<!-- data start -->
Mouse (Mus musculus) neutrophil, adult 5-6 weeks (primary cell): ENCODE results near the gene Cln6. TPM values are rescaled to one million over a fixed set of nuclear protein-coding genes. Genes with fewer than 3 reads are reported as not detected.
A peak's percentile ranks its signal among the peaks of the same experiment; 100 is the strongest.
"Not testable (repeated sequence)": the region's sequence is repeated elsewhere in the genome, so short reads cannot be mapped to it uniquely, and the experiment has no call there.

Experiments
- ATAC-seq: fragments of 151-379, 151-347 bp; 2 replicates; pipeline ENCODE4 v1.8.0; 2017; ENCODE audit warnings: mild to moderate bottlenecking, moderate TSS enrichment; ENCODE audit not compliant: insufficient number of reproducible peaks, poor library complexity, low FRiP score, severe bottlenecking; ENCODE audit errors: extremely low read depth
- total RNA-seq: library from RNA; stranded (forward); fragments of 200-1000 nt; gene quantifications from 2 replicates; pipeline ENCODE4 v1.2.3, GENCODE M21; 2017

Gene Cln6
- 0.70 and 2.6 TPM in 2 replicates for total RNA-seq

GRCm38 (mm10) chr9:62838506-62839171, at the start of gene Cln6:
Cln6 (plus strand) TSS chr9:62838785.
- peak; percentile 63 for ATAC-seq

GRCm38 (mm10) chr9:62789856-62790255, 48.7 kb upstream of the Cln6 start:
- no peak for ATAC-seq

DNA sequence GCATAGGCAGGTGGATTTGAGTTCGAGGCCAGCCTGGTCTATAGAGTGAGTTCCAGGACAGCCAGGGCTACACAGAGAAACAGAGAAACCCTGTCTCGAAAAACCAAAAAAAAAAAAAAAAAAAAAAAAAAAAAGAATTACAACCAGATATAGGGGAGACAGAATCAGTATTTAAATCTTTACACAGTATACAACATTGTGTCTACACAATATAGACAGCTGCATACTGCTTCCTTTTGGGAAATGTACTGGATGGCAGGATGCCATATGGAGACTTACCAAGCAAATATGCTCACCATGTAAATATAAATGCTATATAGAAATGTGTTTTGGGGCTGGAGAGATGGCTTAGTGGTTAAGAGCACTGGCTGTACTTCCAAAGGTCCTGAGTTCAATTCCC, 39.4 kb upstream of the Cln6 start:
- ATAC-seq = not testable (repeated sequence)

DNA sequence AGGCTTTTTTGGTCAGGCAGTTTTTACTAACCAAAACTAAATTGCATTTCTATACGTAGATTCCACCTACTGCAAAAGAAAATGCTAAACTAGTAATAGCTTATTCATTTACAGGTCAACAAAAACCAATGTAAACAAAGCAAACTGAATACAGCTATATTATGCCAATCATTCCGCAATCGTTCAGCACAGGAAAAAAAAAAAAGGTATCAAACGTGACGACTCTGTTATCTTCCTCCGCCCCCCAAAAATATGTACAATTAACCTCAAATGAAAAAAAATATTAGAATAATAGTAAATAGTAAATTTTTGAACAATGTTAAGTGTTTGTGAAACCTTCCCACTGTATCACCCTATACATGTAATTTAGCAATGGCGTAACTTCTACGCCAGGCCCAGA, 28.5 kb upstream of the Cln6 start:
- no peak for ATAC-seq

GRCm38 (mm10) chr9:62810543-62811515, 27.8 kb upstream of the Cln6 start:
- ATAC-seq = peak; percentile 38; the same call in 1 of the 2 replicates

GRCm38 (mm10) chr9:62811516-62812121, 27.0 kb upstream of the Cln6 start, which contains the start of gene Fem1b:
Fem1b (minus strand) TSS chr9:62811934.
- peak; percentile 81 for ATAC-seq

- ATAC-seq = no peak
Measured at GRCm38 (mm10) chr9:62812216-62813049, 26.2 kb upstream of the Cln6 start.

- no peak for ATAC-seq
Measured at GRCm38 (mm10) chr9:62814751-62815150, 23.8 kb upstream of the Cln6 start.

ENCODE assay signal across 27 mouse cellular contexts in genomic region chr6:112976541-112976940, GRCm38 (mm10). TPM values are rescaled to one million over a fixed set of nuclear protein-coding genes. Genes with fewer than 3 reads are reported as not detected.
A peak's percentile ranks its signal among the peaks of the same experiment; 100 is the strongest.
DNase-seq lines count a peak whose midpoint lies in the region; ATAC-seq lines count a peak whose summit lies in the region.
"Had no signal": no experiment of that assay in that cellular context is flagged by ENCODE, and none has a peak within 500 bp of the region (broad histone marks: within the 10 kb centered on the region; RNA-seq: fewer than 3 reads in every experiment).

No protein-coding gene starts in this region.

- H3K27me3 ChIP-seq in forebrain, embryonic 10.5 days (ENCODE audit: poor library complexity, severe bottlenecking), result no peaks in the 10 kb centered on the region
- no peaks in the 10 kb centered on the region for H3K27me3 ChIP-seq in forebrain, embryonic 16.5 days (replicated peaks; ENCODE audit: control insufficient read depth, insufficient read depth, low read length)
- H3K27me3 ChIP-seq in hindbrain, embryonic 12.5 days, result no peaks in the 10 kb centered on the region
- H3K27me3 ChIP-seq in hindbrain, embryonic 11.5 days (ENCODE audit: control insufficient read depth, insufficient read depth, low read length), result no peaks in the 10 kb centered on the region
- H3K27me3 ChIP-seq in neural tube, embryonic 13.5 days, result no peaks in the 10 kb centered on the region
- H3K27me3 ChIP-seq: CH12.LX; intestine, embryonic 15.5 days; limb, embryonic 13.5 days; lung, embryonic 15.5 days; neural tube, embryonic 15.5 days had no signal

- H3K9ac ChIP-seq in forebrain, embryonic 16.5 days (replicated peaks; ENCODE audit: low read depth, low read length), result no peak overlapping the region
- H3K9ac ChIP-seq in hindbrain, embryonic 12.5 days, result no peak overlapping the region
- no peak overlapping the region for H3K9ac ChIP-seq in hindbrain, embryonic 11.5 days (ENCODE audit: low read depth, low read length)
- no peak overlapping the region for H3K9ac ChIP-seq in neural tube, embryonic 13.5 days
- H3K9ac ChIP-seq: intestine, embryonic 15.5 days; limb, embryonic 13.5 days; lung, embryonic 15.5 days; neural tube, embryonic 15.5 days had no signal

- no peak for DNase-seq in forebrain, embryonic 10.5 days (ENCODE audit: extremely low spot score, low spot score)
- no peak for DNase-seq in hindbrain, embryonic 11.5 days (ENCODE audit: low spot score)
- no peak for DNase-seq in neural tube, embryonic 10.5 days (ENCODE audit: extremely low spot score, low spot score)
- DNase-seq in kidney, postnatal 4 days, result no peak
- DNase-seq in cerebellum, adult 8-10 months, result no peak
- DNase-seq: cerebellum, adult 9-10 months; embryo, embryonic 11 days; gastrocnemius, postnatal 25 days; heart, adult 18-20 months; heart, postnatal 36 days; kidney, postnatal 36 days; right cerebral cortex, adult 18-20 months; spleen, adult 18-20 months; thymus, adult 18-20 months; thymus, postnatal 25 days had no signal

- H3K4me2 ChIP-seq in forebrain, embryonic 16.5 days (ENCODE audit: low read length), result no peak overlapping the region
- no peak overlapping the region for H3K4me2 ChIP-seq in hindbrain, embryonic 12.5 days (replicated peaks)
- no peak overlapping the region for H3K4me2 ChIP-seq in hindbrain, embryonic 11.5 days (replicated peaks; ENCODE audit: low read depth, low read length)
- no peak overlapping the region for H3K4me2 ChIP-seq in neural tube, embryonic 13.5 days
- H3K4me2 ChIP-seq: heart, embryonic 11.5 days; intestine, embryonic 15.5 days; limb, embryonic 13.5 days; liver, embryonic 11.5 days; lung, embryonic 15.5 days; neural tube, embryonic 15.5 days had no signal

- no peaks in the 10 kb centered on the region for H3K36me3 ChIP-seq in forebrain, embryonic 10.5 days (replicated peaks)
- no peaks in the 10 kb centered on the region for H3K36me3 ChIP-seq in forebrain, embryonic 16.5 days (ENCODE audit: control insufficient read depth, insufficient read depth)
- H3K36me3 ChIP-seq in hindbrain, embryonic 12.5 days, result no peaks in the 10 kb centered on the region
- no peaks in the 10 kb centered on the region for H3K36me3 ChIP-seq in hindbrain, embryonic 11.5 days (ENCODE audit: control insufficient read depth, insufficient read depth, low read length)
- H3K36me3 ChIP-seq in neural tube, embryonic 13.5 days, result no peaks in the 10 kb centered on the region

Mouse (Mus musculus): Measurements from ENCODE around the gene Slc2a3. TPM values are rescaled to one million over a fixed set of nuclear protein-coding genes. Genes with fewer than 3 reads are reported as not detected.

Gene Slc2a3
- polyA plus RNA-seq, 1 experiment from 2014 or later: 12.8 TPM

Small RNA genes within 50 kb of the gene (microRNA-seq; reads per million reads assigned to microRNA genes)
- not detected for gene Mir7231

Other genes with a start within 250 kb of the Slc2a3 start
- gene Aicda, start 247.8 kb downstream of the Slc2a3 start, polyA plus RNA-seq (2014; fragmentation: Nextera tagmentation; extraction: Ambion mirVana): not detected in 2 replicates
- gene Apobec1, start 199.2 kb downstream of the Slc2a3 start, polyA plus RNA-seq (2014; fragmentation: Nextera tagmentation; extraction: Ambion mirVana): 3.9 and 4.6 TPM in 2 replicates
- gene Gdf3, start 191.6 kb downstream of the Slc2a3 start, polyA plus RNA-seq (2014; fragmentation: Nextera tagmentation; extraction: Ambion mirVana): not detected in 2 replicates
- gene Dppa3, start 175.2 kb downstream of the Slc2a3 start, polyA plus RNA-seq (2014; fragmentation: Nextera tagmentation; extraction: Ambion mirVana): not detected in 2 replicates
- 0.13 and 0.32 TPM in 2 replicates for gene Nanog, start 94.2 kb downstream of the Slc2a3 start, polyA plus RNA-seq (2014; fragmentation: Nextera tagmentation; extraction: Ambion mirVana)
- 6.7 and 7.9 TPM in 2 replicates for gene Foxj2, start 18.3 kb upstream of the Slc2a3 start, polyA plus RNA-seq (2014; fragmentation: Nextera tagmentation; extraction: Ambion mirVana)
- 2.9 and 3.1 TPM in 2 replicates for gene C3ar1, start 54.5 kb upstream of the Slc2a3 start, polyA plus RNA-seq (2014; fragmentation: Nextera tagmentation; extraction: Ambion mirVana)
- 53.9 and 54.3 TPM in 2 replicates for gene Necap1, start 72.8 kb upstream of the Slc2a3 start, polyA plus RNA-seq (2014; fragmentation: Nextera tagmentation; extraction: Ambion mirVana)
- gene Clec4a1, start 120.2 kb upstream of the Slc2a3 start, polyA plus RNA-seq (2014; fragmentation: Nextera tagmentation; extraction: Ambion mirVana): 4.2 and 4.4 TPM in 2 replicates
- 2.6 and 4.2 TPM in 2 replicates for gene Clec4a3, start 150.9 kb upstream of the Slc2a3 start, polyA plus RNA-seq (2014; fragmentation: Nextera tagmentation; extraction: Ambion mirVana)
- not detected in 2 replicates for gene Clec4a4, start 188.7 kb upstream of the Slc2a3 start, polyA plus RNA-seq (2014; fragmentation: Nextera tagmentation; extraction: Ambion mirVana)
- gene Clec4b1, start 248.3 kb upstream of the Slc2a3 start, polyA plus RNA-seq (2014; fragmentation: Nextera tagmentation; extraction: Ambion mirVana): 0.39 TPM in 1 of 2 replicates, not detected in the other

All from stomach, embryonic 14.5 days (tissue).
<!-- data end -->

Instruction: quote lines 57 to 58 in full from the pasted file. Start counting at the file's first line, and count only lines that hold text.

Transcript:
- no peaks in the 10 kb centered on the region for H3K36me3 ChIP-seq in hindbrain, embryonic 11.5 days (ENCODE audit: control insufficient read depth, insufficient read depth, low read length)
- H3K36me3 ChIP-seq in neural tube, embryonic 13.5 days, result no peaks in the 10 kb centered on the region